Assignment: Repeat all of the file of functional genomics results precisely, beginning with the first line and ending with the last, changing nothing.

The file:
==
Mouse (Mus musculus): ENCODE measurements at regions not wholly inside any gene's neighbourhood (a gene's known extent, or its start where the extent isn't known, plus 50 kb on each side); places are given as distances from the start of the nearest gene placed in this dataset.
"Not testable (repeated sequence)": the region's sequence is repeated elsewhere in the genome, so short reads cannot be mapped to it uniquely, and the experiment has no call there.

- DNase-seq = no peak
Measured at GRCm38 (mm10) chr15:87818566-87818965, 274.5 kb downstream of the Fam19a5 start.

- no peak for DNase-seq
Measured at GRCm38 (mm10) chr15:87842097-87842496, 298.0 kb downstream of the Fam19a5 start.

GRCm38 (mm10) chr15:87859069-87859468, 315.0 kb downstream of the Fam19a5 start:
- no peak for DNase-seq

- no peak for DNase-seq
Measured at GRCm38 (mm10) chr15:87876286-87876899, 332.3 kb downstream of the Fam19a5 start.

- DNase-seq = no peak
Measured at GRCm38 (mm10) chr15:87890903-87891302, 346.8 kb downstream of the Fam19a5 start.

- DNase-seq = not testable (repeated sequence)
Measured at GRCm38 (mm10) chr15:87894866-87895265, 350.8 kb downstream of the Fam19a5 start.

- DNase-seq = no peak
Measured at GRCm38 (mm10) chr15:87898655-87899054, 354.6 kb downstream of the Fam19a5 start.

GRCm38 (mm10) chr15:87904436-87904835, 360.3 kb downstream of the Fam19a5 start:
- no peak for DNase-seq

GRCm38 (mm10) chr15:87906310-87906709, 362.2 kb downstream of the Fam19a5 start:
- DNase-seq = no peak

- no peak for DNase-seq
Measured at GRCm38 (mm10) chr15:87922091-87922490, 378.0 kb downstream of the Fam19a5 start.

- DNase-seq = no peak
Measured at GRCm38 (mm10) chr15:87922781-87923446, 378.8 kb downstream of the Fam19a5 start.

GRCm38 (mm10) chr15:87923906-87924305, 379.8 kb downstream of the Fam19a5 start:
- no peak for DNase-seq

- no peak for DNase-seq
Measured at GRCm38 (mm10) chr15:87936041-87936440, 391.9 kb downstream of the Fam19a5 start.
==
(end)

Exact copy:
Mouse (Mus musculus): ENCODE measurements at regions not wholly inside any gene's neighbourhood (a gene's known extent, or its start where the extent isn't known, plus 50 kb on each side); places are given as distances from the start of the nearest gene placed in this dataset.
"Not testable (repeated sequence)": the region's sequence is repeated elsewhere in the genome, so short reads cannot be mapped to it uniquely, and the experiment has no call there.

- DNase-seq = no peak
Measured at GRCm38 (mm10) chr15:87818566-87818965, 274.5 kb downstream of the Fam19a5 start.

- no peak for DNase-seq
Measured at GRCm38 (mm10) chr15:87842097-87842496, 298.0 kb downstream of the Fam19a5 start.

GRCm38 (mm10) chr15:87859069-87859468, 315.0 kb downstream of the Fam19a5 start:
- no peak for DNase-seq

- no peak for DNase-seq
Measured at GRCm38 (mm10) chr15:87876286-87876899, 332.3 kb downstream of the Fam19a5 start.

- DNase-seq = no peak
Measured at GRCm38 (mm10) chr15:87890903-87891302, 346.8 kb downstream of the Fam19a5 start.

- DNase-seq = not testable (repeated sequence)
Measured at GRCm38 (mm10) chr15:87894866-87895265, 350.8 kb downstream of the Fam19a5 start.

- DNase-seq = no peak
Measured at GRCm38 (mm10) chr15:87898655-87899054, 354.6 kb downstream of the Fam19a5 start.

GRCm38 (mm10) chr15:87904436-87904835, 360.3 kb downstream of the Fam19a5 start:
- no peak for DNase-seq

GRCm38 (mm10) chr15:87906310-87906709, 362.2 kb downstream of the Fam19a5 start:
- DNase-seq = no peak

- no peak for DNase-seq
Measured at GRCm38 (mm10) chr15:87922091-87922490, 378.0 kb downstream of the Fam19a5 start.

- DNase-seq = no peak
Measured at GRCm38 (mm10) chr15:87922781-87923446, 378.8 kb downstream of the Fam19a5 start.

GRCm38 (mm10) chr15:87923906-87924305, 379.8 kb downstream of the Fam19a5 start:
- no peak for DNase-seq

- no peak for DNase-seq
Measured at GRCm38 (mm10) chr15:87936041-87936440, 391.9 kb downstream of the Fam19a5 start.